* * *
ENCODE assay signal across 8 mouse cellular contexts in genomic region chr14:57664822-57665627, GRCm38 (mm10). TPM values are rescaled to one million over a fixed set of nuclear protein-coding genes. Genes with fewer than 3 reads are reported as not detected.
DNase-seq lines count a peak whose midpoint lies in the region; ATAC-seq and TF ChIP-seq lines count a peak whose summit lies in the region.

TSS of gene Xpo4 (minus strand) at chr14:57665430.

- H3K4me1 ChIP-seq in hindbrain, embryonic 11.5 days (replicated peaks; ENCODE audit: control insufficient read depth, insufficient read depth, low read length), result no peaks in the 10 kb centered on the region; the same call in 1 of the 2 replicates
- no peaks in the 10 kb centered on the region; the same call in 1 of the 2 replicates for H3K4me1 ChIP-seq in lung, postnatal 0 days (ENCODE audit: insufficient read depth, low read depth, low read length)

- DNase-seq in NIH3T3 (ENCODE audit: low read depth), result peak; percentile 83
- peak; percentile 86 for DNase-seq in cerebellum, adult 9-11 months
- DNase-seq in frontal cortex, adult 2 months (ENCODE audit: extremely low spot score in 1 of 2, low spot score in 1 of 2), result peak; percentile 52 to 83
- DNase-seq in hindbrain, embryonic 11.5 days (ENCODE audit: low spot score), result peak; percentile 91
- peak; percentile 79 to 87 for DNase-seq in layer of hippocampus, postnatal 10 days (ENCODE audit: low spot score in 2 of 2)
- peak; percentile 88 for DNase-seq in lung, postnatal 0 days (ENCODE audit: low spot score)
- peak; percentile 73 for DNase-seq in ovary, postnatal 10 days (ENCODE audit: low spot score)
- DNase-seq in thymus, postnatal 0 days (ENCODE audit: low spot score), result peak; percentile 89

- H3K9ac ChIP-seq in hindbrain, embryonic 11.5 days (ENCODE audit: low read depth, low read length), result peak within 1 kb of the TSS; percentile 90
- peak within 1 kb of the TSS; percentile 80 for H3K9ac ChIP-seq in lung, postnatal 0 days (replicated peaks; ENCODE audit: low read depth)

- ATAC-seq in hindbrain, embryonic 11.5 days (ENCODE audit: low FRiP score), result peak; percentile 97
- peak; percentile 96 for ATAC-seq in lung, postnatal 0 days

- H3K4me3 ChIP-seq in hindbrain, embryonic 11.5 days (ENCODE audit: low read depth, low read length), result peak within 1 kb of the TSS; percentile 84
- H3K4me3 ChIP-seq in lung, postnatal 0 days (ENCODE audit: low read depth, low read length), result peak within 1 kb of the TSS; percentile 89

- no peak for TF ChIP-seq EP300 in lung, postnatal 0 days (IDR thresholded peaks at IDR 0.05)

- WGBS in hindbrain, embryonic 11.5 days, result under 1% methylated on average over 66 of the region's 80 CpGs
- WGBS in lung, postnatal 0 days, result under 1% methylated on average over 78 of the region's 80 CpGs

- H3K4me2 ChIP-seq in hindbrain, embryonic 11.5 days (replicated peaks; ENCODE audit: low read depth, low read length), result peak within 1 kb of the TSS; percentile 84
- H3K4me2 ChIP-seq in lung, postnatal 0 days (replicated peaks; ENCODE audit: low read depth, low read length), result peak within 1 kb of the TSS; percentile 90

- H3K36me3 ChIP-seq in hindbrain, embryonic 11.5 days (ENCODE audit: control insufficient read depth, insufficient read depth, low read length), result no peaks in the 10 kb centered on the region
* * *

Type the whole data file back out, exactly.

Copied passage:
ENCODE assay signal across 8 mouse cellular contexts in genomic region chr14:57664822-57665627, GRCm38 (mm10). TPM values are rescaled to one million over a fixed set of nuclear protein-coding genes. Genes with fewer than 3 reads are reported as not detected.
DNase-seq lines count a peak whose midpoint lies in the region; ATAC-seq and TF ChIP-seq lines count a peak whose summit lies in the region.

TSS of gene Xpo4 (minus strand) at chr14:57665430.

- H3K4me1 ChIP-seq in hindbrain, embryonic 11.5 days (replicated peaks; ENCODE audit: control insufficient read depth, insufficient read depth, low read length), result no peaks in the 10 kb centered on the region; the same call in 1 of the 2 replicates
- no peaks in the 10 kb centered on the region; the same call in 1 of the 2 replicates for H3K4me1 ChIP-seq in lung, postnatal 0 days (ENCODE audit: insufficient read depth, low read depth, low read length)

- DNase-seq in NIH3T3 (ENCODE audit: low read depth), result peak; percentile 83
- peak; percentile 86 for DNase-seq in cerebellum, adult 9-11 months
- DNase-seq in frontal cortex, adult 2 months (ENCODE audit: extremely low spot score in 1 of 2, low spot score in 1 of 2), result peak; percentile 52 to 83
- DNase-seq in hindbrain, embryonic 11.5 days (ENCODE audit: low spot score), result peak; percentile 91
- peak; percentile 79 to 87 for DNase-seq in layer of hippocampus, postnatal 10 days (ENCODE audit: low spot score in 2 of 2)
- peak; percentile 88 for DNase-seq in lung, postnatal 0 days (ENCODE audit: low spot score)
- peak; percentile 73 for DNase-seq in ovary, postnatal 10 days (ENCODE audit: low spot score)
- DNase-seq in thymus, postnatal 0 days (ENCODE audit: low spot score), result peak; percentile 89

- H3K9ac ChIP-seq in hindbrain, embryonic 11.5 days (ENCODE audit: low read depth, low read length), result peak within 1 kb of the TSS; percentile 90
- peak within 1 kb of the TSS; percentile 80 for H3K9ac ChIP-seq in lung, postnatal 0 days (replicated peaks; ENCODE audit: low read depth)

- ATAC-seq in hindbrain, embryonic 11.5 days (ENCODE audit: low FRiP score), result peak; percentile 97
- peak; percentile 96 for ATAC-seq in lung, postnatal 0 days

- H3K4me3 ChIP-seq in hindbrain, embryonic 11.5 days (ENCODE audit: low read depth, low read length), result peak within 1 kb of the TSS; percentile 84
- H3K4me3 ChIP-seq in lung, postnatal 0 days (ENCODE audit: low read depth, low read length), result peak within 1 kb of the TSS; percentile 89

- no peak for TF ChIP-seq EP300 in lung, postnatal 0 days (IDR thresholded peaks at IDR 0.05)

- WGBS in hindbrain, embryonic 11.5 days, result under 1% methylated on average over 66 of the region's 80 CpGs
- WGBS in lung, postnatal 0 days, result under 1% methylated on average over 78 of the region's 80 CpGs

- H3K4me2 ChIP-seq in hindbrain, embryonic 11.5 days (replicated peaks; ENCODE audit: low read depth, low read length), result peak within 1 kb of the TSS; percentile 84
- H3K4me2 ChIP-seq in lung, postnatal 0 days (replicated peaks; ENCODE audit: low read depth, low read length), result peak within 1 kb of the TSS; percentile 90

- H3K36me3 ChIP-seq in hindbrain, embryonic 11.5 days (ENCODE audit: control insufficient read depth, insufficient read depth, low read length), result no peaks in the 10 kb centered on the region